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What Are Arizona Contractors?

There are currently over 44,300 active licensed contractors in Arizona, and this figure includes plumbing contractors, landscape contractors, floor covering contractors, painting and wallcovering contractors, and consultants that manage or supervise construction projects. An Arizona contractor is any individual or business that builds, repairs, alters, improves, moves, or demolishes any building, highway, excavation, road, railroad, or other development, structure, or improvement for compensation. These contractors are statutorily required to obtain a license before undertaking any construction projects that cost more than $1,000, and the Arizona Registrar of Contractors is responsible for enforcing this law. This agency typically grants three major classifications of contractor licenses, which are the commercial contractors’ license, residential contractors’ license, and the dual contractors’ license. The commercial contractors’ license enables a person to take on construction jobs of any size, from small home remodeling jobs to large commercial projects. On the other hand, the residential contractors’ license authorizes a person to work only on residential jobs, whether building, repairing, or remodeling. This type of contractor’s license also encompasses specialized licenses like residential engineering, general remodeling/repair, and general swimming pool construction. Finally, a person with a dual contractors’ license can carry out jobs covered by both the commercial and residential contractors’ licenses.

Other than contractors, the state also mandates certain professionals like real estate agents, nurses, and attorneys to be licensed before they can practice. Realtors obtain their license from the Arizona Department Of Real Estate, while nurses get theirs from the Arizona State Board of Nursing. Likewise, the approximately 18,500 active attorneys in the state receive their mandatory license from the Arizona Supreme Court.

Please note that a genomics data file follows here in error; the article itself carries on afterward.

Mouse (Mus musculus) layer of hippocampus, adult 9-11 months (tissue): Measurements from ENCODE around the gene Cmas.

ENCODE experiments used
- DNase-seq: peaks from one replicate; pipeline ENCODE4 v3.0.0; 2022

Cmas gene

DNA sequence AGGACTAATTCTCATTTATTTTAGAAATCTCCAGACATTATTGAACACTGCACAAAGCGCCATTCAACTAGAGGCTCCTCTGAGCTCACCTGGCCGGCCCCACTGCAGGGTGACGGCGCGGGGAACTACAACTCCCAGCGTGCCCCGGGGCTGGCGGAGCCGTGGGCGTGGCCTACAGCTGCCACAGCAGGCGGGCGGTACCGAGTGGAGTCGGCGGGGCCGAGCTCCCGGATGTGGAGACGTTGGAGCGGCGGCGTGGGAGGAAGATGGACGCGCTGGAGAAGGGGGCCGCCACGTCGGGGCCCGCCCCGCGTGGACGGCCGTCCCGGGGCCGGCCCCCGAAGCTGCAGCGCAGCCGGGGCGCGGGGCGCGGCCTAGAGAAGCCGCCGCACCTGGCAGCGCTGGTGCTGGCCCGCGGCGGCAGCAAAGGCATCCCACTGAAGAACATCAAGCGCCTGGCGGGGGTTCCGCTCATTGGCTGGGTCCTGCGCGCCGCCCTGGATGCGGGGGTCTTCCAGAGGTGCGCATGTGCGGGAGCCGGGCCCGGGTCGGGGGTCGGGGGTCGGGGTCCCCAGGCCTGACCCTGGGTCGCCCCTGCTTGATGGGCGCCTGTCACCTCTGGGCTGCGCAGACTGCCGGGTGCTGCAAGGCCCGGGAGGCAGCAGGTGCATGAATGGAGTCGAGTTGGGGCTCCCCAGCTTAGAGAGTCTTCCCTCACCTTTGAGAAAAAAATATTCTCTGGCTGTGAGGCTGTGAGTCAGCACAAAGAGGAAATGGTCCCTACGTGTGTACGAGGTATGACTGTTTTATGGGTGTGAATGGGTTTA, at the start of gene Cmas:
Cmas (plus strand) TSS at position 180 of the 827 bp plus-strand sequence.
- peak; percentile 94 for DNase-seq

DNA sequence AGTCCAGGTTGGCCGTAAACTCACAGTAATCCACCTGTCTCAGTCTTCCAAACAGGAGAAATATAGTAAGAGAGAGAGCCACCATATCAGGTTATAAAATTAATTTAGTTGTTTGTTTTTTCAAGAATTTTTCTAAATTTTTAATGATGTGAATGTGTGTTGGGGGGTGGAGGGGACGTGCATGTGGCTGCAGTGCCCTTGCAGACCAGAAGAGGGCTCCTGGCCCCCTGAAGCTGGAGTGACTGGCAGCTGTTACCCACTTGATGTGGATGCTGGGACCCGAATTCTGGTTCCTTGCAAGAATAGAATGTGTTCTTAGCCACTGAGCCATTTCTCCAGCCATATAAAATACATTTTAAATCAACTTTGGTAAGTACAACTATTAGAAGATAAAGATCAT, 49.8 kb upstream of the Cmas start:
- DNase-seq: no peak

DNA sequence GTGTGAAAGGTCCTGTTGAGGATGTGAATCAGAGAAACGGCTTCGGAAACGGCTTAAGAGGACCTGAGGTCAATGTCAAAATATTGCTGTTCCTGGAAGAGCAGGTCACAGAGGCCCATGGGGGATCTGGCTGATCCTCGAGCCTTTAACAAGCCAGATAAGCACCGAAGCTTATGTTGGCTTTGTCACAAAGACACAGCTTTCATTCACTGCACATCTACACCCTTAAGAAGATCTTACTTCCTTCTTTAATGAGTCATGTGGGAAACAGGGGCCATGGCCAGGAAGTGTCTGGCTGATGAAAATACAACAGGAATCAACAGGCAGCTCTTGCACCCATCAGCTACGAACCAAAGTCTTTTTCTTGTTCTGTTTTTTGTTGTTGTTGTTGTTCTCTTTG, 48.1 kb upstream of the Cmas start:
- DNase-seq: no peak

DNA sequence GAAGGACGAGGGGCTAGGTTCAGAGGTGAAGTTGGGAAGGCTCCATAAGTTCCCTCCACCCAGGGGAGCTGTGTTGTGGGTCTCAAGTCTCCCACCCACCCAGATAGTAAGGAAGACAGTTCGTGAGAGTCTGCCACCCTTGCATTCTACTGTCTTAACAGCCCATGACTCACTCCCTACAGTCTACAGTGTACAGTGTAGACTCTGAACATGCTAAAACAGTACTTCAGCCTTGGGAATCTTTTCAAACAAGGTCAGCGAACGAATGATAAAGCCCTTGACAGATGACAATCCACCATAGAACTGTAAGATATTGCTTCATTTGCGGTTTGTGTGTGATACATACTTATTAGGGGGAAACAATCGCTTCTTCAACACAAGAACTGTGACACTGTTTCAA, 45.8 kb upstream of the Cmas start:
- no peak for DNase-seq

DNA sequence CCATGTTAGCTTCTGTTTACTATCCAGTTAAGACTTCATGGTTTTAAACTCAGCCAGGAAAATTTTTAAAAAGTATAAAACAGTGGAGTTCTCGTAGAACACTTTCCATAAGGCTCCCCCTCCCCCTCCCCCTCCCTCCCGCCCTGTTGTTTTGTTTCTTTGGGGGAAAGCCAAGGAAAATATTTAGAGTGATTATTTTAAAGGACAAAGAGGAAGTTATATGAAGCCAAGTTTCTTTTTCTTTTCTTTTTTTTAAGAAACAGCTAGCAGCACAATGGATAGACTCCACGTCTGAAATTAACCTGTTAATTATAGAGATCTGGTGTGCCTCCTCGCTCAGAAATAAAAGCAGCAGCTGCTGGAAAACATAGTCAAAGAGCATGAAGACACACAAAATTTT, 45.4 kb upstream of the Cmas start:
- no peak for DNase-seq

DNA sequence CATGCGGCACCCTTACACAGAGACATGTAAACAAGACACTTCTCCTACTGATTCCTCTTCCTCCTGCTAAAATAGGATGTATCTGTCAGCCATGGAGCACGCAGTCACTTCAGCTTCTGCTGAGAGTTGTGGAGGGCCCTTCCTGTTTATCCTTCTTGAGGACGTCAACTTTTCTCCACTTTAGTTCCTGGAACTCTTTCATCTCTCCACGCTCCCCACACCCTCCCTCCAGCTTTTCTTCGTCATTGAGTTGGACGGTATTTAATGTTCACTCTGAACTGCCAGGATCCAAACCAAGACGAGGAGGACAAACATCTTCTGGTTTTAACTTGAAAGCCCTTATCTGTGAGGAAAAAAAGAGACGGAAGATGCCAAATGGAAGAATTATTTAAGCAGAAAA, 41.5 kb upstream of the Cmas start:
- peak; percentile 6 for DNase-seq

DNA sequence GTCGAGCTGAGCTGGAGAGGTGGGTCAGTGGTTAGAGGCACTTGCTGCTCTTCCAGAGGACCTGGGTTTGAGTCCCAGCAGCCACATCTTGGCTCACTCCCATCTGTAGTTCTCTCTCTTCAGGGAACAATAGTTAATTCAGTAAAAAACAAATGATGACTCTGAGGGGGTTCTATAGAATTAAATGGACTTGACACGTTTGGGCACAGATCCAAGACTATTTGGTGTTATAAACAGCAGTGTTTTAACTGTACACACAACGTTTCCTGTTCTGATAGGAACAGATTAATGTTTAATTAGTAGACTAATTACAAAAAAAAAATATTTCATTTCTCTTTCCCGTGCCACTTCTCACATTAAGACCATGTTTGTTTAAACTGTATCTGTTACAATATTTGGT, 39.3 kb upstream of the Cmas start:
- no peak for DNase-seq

Tips for Hiring a Contractor
in Arizona

Undertaking a home improvement or remodeling project does not only require a lot of money, it also requires knowledge, skill, and proper planning. As such, it is important to take careful consideration when hiring a contractor. You want to make sure that your project is in good hands. So before hiring a contractor in Arizona, you should take the following steps:

  • Find out what kind of contractor your project requires
  • Get referrals from friends, relatives, and neighbors on contractors. Ask them what contractors they have had a negative or positive experience with
  • Get written estimates from a minimum of three different contractors
  • Make sure that the estimates contain a detailed description or list of the project, including the price, the duty to obtain building permits, and any other applicable terms
  • Find out if the contractor is licensed by using the Arizona Registrar of Contractors’ online contractor search tool
  • Find out if the contractor is bonded and insured
  • Make sure that the class of the contractor’s license permits this contractor to carry out the work listed in the construction contract
  • Review the written contract and reconcile it with the estimate to make sure that details like the cost of the project match
  • Ensure that the contract contains a detailed description of every part of the project
  • Make certain that the contract spells out the responsibilities and duties of all parties involved
  • Get an attorney to review the contract before signing it
  • Avoid making payments in cash
  • Do not make full payment at the start of the project

The Arizona Registrar of Contractors provides a list of licensed contractors within the state on its posting lists page, including the contractors’ names and addresses, as well as the type of licenses they have. This information comes in handy when trying to find licensed contractors within your area.

How to Search A Contractor's License in Arizona?